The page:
Snowden and Institutional Corruption: What Have We Learned?

by Barbara K. Redman 

The October 20 interview of Edward Snowden by Professor Lawrence Lessig reviewed the profound legal and moral issues involved, precipitating the question: What have we learned from Snowden's disclosures and the debate that has followed?

Snowden's case (and many others) must be examined simultaneously through a variety of frames: legal, political, moral and organizational. Many contentious cases are precipitated by a technological revolution, in this case that of information technology, as usual outpacing the legal and ethical framework. We seem not to have learned how to anticipate effects of such revolutions.

One of the chief public defenders of the government's bulk collection of Americans' telephone records, deputy attorney general James Cole, as he steps down, frames the problem as one of balancing security priorities with civil liberties. Cole indicates that the hard part is to do both.1 Clearly, a rebalancing of these priorities needs to be thought out, using all four frames enumerated above. Again, we had not learned how to sense that while the current balance had been sustainable in a particular political environment, it could not remain sustainable morally. Snowden articulated those reasons and why the system could not self-correct.

Much of the analysis of the Snowden case has had a legal and political orientation. The moral analysis contained in Snowden's narrative suggests at least two ethical concerns. The first is an obligation to prevent public harm, including invasion of privacy and a loss of trust in one's government. The second ethical concern is a responsibility to set right the harm from NSA's practices because he, like all other members of that organization, was complicit in its actions, although he did not make intelligence policy and not everyone agrees that what the NSA was doing was evil. But it is this sense of moral responsibility that characterizes many good-faith whistleblowers, rarely rewarded but very difficult to extinguish. We seem unable to learn to acknowledge their virtues.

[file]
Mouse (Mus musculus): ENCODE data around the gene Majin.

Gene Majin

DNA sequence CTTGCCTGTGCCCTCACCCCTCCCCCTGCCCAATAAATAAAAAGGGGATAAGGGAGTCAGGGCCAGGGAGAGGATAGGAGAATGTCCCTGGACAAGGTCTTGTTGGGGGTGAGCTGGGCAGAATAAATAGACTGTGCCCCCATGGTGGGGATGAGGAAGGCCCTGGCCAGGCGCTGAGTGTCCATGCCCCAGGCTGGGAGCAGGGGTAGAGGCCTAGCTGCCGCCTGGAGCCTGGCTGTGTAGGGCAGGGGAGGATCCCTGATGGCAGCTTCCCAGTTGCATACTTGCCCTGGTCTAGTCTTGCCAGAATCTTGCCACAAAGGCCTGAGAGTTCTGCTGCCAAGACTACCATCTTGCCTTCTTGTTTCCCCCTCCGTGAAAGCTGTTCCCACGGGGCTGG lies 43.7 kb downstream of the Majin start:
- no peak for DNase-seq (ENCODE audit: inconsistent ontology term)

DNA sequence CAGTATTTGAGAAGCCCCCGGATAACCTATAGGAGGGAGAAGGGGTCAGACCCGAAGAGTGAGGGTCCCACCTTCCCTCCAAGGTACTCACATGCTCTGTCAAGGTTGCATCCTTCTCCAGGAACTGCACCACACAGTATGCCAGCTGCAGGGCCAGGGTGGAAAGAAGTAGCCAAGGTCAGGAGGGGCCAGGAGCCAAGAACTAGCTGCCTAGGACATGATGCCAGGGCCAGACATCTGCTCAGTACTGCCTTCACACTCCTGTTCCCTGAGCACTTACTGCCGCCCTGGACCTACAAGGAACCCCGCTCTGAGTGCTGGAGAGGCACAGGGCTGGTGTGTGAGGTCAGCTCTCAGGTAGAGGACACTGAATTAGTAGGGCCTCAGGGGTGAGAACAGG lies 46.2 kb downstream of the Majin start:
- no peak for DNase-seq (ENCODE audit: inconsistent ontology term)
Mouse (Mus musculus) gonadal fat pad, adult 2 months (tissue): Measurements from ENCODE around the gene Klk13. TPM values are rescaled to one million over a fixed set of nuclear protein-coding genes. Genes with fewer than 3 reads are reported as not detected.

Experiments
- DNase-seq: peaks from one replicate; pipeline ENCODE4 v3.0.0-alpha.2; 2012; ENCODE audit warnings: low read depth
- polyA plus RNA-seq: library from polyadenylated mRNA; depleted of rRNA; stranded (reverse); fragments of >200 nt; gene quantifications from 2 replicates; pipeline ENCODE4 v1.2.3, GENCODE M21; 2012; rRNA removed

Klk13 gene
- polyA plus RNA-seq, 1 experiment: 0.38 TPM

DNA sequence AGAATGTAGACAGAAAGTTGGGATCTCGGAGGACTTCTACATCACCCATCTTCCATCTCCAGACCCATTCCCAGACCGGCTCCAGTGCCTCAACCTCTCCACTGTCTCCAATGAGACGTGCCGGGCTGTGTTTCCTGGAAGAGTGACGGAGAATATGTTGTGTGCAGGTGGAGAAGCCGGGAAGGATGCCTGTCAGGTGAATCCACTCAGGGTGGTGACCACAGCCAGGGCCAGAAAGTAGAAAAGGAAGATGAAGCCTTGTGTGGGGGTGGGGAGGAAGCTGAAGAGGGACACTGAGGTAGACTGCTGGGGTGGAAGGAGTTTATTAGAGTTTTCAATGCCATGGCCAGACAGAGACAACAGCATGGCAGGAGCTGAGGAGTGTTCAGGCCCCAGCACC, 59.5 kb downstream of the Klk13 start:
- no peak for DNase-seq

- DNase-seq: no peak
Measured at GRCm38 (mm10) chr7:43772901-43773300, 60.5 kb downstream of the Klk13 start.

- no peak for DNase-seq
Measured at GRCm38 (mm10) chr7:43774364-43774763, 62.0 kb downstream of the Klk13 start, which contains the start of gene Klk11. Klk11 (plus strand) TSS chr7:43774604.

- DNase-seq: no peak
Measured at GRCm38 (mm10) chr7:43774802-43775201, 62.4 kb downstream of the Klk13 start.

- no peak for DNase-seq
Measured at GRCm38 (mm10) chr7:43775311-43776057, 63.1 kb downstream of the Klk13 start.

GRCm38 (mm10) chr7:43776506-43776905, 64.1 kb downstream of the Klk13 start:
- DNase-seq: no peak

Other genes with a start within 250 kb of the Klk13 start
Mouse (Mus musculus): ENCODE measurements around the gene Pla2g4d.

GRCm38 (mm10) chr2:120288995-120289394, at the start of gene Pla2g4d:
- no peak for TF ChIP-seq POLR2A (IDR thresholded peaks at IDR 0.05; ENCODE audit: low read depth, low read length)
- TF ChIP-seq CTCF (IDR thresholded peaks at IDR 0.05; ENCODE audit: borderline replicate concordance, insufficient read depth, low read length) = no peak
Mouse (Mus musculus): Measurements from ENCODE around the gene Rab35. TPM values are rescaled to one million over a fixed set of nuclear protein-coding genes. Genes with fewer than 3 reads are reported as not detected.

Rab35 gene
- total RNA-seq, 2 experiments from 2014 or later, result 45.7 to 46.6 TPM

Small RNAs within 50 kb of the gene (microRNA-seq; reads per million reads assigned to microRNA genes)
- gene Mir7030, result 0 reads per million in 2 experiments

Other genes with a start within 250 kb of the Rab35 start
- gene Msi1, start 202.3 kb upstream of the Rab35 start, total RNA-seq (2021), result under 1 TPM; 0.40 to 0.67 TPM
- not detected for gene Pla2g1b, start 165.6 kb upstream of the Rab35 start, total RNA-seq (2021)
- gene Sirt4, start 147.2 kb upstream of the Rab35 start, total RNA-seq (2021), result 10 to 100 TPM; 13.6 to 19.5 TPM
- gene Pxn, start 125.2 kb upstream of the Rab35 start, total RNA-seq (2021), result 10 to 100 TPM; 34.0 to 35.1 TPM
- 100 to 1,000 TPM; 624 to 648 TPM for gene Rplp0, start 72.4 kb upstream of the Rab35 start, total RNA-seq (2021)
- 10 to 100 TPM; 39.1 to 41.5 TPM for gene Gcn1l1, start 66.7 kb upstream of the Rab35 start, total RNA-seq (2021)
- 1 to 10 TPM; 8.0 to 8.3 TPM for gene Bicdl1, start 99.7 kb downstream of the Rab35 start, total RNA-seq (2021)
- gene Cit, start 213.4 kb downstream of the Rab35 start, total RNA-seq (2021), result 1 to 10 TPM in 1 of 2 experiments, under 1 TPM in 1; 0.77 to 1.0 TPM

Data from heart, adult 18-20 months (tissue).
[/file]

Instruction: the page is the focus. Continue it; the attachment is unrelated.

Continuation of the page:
Two additional points relevant to a moral analysis have been raised in the philosophical literature. First, since a public employee serves the entire public, protecting its freedoms, interests and the common good, the public deserves his first loyalty.2 Such a perspective might well be challenged, but is similar to professionals whose ethical duty to their clients supersedes loyalty to their employing organization.

A second is consideration of Snowden's actions as civil disobedience—a public, non-violent, conscientious political act used to bring about a change in law or policy, considered by some to be a moral right, practiced with suitable constraint. Respect for persons as autonomous agents requires that the state acknowledge a moral right to public disobedience on the part of its citizens.3 Civil disobedience publicizes issues that receive insufficient attention and/or is a means of shocking the polity out of complacency to recognize a perspective or an issue. It can be used to create will-formation for action in the case of deliberative inertia.4 If used with sound judgment, it can help to maintain and strengthen institutions.

Snowden's actions well fit this definition with the goal of creating a peaceful transformation of U.S. policy and of the National Security Agency itself.5

Consequences of Our Current Stance Toward Whistleblowers 

As suggested in the October 17 blog post, Snowden, Institutional Corruption, & the “Vilified Whistleblower,” by Dana Gold, vilifying and banishing whistleblowers is the statistical norm. Never is the institution at fault or a structural problem of improper incentives blamed. Discrediting whistleblowers keeps us from understanding the lessons they bring.